“Without the scale or resources to roll out your own philanthropy service, I would recommend a planner engage a philanthropic specialist to support them and their clients to get the best outcome.”

She emphasises that engaging a philanthropic specialist is not about outsourcing this part of the client-planner relationship. Instead, it’s about bringing in a specialist to assist the planner deliver the best client experience possible.

But what if planners are keen to formalise a service offering within their business?

“Then I would recommend they first research the various philanthropic structures and speak to other financial planning firms that have their own internal capability. This will help them to understand what is involved.”

Key learnings

With the Elston philanthropy service now operating for six months, what were some of the key learnings from rolling out the offering? For Amanda, the biggest learning was the importance of bringing staff and clients along the journey towards implementation.

“We have over 40 planners situated in different locations across the eastern seaboard. So, bringing in any new change for a business can take planners a little while to get onboard with,” she says. “For me, this was really about shifting how I work with planners and their teams, to help them shape and leverage the service to provide value to their clients. This involved tailoring my approach for each planner, which included taking the time to fully understand what their business needs were and the needs of their clients.”

Very early on during the implementation phase, Amanda recognised the importance of “putting everything on a platter” for the advice team, so it was easier for them to understand and introduce the charitable giving service to clients. This involved Amanda creating standardised templates and resources, which planners were easily able to use in client meetings.

“I’m constantly reviewing these templates and resources based on planner feedback,” she says. “This is allowing me to tailor these resources in a way that makes our planners feel more comfortable and better suits their approach to discussing philanthropy with their clients.”

And finally, Amanda recommends any planner wanting to offer advice on charitable giving to upskill.

“There are some great postgraduate courses on philanthropy that will help planners to better understand the various aspects of this sector, like regulation and compliance.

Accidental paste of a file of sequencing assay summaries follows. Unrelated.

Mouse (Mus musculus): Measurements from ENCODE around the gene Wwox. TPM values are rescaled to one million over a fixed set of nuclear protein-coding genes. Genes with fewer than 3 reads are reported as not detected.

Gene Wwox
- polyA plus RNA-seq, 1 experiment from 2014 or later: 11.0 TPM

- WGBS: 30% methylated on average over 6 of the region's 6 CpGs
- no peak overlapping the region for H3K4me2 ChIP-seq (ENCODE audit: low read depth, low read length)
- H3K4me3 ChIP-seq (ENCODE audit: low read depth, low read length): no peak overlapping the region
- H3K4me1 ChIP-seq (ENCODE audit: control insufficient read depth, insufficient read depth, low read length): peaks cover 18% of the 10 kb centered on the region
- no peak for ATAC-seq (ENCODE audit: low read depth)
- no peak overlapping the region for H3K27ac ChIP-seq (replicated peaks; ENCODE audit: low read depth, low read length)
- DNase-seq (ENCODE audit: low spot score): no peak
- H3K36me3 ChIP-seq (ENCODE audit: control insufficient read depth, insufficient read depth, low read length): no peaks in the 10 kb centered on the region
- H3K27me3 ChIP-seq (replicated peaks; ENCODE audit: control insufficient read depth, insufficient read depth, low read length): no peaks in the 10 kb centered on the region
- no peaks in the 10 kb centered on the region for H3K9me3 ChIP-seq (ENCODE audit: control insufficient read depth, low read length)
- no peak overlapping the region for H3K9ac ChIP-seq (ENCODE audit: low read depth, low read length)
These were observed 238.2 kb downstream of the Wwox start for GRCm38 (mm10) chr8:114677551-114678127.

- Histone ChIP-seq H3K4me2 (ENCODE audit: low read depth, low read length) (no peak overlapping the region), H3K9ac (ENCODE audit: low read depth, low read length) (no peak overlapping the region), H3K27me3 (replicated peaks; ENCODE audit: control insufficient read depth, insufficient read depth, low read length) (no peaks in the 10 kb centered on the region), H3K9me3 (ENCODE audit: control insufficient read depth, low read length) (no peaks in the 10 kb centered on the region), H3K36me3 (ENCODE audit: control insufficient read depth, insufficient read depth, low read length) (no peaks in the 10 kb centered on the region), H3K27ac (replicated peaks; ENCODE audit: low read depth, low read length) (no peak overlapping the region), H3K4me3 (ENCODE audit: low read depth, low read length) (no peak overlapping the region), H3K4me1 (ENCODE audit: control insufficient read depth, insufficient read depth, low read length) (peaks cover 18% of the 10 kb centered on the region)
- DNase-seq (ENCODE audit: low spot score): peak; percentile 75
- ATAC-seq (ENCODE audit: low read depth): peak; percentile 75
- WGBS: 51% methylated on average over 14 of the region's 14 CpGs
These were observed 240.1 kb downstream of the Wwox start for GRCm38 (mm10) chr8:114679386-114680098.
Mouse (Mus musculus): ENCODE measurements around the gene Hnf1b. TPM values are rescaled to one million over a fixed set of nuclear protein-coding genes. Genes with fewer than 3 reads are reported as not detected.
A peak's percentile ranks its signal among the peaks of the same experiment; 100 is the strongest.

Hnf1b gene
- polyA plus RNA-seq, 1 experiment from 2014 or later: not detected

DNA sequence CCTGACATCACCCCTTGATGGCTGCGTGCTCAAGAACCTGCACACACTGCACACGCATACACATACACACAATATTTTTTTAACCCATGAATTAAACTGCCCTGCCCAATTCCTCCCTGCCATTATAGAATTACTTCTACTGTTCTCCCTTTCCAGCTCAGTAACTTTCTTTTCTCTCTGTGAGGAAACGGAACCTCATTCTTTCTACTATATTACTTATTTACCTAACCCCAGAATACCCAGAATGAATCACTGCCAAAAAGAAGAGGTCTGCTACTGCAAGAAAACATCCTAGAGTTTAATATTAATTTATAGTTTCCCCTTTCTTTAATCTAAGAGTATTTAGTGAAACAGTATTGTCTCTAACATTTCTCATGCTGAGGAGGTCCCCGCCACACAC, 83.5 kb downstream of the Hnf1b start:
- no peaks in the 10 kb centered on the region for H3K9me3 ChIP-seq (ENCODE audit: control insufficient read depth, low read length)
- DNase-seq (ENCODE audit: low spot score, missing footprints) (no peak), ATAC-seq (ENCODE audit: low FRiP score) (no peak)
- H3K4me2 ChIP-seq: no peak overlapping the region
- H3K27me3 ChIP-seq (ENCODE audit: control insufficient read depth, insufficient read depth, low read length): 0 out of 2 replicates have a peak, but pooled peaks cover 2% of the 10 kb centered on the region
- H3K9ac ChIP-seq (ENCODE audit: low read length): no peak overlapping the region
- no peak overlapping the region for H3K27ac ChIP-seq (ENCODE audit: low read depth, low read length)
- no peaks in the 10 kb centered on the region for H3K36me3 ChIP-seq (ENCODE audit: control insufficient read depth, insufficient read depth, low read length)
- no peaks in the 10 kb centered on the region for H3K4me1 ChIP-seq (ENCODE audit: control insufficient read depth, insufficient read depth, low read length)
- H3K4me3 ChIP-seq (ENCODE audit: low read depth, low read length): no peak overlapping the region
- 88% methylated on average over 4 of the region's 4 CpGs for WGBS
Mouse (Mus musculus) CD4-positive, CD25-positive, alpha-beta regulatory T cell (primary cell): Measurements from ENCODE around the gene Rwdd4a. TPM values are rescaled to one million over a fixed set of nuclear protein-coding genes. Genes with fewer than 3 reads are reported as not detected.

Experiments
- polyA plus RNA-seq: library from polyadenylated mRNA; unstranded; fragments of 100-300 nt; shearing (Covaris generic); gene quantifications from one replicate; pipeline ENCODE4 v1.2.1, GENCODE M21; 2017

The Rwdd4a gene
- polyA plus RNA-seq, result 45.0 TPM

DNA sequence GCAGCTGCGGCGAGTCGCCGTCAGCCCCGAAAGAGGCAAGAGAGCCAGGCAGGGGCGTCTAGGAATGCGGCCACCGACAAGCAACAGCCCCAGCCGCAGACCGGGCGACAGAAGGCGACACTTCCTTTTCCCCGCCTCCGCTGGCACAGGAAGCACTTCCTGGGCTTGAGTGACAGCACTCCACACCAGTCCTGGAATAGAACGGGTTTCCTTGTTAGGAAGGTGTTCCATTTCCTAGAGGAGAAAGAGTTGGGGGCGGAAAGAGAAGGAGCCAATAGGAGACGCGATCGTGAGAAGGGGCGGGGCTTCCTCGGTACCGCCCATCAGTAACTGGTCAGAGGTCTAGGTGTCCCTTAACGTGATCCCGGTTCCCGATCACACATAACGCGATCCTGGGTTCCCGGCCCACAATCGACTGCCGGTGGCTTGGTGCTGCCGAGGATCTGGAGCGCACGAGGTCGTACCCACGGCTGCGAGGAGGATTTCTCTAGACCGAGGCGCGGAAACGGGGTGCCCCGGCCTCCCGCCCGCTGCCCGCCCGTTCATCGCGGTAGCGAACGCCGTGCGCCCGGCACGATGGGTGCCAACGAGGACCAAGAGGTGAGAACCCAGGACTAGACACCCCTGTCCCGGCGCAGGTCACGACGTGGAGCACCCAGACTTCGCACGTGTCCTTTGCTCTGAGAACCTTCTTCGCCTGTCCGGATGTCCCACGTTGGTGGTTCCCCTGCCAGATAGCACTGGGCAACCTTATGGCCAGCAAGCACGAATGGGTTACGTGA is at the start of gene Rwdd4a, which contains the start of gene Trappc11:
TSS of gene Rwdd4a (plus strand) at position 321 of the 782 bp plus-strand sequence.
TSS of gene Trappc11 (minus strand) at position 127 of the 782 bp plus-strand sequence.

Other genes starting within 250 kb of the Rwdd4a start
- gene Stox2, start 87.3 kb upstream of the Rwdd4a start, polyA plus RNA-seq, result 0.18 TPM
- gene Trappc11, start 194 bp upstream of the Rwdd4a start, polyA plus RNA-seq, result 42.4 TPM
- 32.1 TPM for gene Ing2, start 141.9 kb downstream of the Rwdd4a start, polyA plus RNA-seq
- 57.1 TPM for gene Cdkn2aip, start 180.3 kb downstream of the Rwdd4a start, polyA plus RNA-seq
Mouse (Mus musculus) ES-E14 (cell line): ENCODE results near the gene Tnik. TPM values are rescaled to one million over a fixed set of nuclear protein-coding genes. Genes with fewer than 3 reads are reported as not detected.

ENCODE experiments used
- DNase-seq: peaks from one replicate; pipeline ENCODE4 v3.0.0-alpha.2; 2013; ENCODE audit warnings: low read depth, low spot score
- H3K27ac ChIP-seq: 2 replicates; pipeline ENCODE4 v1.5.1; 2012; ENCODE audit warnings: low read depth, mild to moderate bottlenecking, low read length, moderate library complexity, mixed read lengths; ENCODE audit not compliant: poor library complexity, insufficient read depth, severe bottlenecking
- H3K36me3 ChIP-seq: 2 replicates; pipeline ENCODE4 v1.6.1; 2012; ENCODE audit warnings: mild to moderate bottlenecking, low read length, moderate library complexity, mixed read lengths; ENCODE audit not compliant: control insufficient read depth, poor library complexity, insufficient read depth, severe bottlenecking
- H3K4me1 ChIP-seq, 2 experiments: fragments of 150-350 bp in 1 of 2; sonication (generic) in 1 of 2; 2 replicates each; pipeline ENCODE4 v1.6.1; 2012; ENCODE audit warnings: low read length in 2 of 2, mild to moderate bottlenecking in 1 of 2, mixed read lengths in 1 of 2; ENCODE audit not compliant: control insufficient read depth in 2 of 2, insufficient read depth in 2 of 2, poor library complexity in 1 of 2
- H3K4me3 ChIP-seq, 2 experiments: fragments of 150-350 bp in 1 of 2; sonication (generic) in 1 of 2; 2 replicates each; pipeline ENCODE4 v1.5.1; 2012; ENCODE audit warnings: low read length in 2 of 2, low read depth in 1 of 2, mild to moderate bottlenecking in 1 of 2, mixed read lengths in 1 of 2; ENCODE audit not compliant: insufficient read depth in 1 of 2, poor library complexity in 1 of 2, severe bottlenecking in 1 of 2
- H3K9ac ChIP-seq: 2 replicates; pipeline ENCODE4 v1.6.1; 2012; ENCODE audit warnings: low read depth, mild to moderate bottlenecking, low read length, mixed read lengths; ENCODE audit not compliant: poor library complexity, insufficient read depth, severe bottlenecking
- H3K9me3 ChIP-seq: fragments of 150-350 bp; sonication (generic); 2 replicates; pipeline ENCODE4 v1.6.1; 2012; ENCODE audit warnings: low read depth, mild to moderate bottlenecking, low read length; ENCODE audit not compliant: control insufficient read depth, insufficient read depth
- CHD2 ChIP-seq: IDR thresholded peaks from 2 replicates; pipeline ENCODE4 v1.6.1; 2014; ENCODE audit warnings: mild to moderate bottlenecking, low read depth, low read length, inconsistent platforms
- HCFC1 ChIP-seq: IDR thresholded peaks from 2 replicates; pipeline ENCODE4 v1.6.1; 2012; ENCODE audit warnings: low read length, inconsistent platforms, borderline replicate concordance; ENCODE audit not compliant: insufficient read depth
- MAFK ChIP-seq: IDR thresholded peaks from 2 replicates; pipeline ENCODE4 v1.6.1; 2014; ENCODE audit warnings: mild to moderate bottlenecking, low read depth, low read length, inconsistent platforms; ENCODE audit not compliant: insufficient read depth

“And if in doubt, contact Philanthropy Australia. It has a range of resources, information and contacts to help you decide if a philanthropic service is right for you and your business.”


4 ways to donate

Whether clients want to support their local community, honour a loved one or make a lasting impact, there are many ways they can support a charity or cause close to their heart. Here are some:

Direct donations

Donating directly to a charity is the most common way to give. This can be through writing a cheque or participating in a fundraising event, such as the Future2 Wheel Classic or Hiking Challenge. Giving directly to charities works best when clients know and trust the organisation and also know what impact their donation is having. If tax effectiveness is not a priority, they can support any charity or cause they choose.

Open a charitable sub-fund

Many individuals and companies aren’t aware they can establish their own perpetual charitable fund with as little as $50,000*.

Opening a sub-fund gives clients the ability to make a donation now and then disburse funds to charities over time. This provides an effective donation vehicle for those with significant tax events or higher taxable incomes in the current year but not necessarily going forward. They can name their sub-fund after their family or loved one and decide who to donate to each year.

This option is great for those who want to create an enduring legacy but are happy to outsource the administration, management and investment decisions.

Establish a Private Ancillary Fund (PAF)

Commonly referred to as a Private or Family Foundation, a PAF is a philanthropic trust structure that helps clients take a more planned approach to their giving and is recommended where their donated funds are $500,000* or more.

This vehicle is generally suitable if clients would like full control and are comfortable to take on the trustee responsibilities. It also provides a perfect opportunity to engage and involve the wider family in grant making. The ability to invest their donated funds in this way delivers a significant opportunity to magnify their donations over time.

Create a charitable Testamentary Trust

If the idea of leaving an enduring legacy appeals to clients but they don’t have the available funds to give to charity now, setting up a charitable Testamentary Trust or leaving a charitable bequest through their will could be an alternative. This option provides clients with the ability to create a foundation in their family name, or for a cause that lives on for many years in the future.

Source: Elston

* Amounts quoted are based on industry recommendations and what is usually available in the market.


Practice: Elston

Licensee: EP Financial Services

Established: 2008

Number of staff: 77

Number of practitioners: 41

Number of CFP® practitioners: 19